Tuesday, August 20, 2013


The seconde degree murder charges may be a no brainer but charging police with murder doesn't happen very often. The trouble is that when it does happen the conviction results are very low; in fact just about zero. Since the SIU was brought into being in 1990 they've charged ten other police officers with either murder or manslaughter. All were acquitted except one who later had his conviction overturned on appeal. Today's Waterloo Region Record has this story "Officer faces murder charge in shooting death".

It would almost appear as if juries are buffaloed into believing that a guilty verdict will open the floodgates to mayhem in their cities. Do they think that the police will suddenly stop doing their jobs as crime fighters if one of their own is appropriately convicted for mudering a citizen? It is a very strange situation but all eyes will be on this case as they have been from the start. Something needs major fixing with our police forces and far too many citizens have died unecessarily already. This is a perversion of what our police are supposed to be. Also to be addressed is the family's concerns about the other police present namely "Over 20 uniformed police officers were present and no one stepped forward to stop the gun shots or offer any mediation". It is a disgrace from start to finish.

Monday, August 19, 2013


You can't imagine the relief I'm feeling that at long last our Canadian judicial system is getting ready for a tuneup. Actually more than a tuneup; almost an overhaul. Yup by 2030 they believe that "All 31 targets are to be completed...". Wow I'll be a mere eighty years old just in time to sue the school board, regional police, local polluters, municipal council etc.. Oh but wait aren't there statutes of limitations that will let all those professional liars, cheats and thieves off the hook? Anyways at least my children will only be well into middle age when our judicial system finally begins to work properly. Maybe they will see some justice that we've all paid through the noses for and never received.

Oops there's another problem here. This report is written by the Canadian Bar Association. Aren't they a bunch of lawyers afterall? The author Melina Buckley is correct when she states how bad the system is both for civil cases in general and family law cases in particular. Our courts, judges and lawyers should all commit mass suicide for the pain they have unecessarily inflicted on Canadian parents over the decades. But they won't and not because it's illegal either. Today's Waterloo Region Record has this story "Access to justice in Canada "abysmal", law group report says".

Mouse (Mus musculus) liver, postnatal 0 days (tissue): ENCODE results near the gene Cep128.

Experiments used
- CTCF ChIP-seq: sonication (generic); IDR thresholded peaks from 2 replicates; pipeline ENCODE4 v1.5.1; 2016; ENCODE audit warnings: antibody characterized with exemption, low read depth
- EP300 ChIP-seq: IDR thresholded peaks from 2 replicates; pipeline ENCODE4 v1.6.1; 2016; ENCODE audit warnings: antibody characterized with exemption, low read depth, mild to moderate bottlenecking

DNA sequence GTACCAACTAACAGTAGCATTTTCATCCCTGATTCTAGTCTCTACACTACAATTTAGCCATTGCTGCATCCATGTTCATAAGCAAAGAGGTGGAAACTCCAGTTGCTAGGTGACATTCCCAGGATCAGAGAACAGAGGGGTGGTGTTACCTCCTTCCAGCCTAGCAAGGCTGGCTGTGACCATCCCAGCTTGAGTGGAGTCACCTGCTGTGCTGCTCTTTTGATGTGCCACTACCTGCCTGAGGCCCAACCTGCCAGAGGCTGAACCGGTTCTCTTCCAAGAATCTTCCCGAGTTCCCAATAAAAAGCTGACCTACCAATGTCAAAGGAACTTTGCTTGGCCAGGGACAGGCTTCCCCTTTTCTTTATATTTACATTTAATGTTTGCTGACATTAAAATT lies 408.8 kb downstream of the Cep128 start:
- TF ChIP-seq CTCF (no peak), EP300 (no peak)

Friday, August 16, 2013


Well now things are starting to make a little more sense to me. I knew the U.S. locked up more of their citizens for longer periods of time than other civilized countries but I didn't know why. Steve Kannon's Editorial in today's Woolwich Observer is titled "Ottawa should see that the failing U.S. justice system is no role model". According to Steve, despite massive billions of taxpayers dollars being spent/wasted; in fact the U.S. free enterprise, capitolistic system is at fault. So much of their judicial system has been privatized that in fact each incarcerated person is worth $30,000-40,000 in corporate profits. Therefore we are merely looking at a massive siphoning of tax dollars into corporate hands courtesy of the U.S. government.

Steve basically eviscerates the so called U.S. judicial system. It is a blistering attack upon their credibility, ethics and honesty. It also clearly indicates the essentially rascist nature of the judicial system. Fortunately for the Obama family however it is a combination of both rascism and classism. The U.S. system preys upon the poor and ethnic minorities especially black ones. Makes the Zimmerman/Travon Martin case a little easier to understand as well. It also shows me how and why the Sammy Yatin case in Toronto will probably turn out. Prime Minister Stephen Harper likes to emulate all the bad characteristics south of the border. Thus perhaps we are looking at our own future as well.

Thursday, August 15, 2013


Today's Waterloo Region Record carrys their Editorial "Police board dropped the ball". The Record are clearly and appropriately miffed that the local Police Board did their best to keep this incredible scenario quiet. These Police Boards have the power to hire and fire the Chief and his two deputies. That being said the last time they tried it back in the late 70's or 80's they had a firestorm on their hands. Chief Syd Brown was scapegoated for the sins of the local SWAT team's mishandling of the Henchmen motorcyle club raid. Chief Brown was already being undermined by his unhappy senior staff who had been overlooked for the Chief's job when the Police Board went to the Toronto force and hired their police union head, Syd Brown. They then tried to rectify that alleged mistake by too promptly firing him.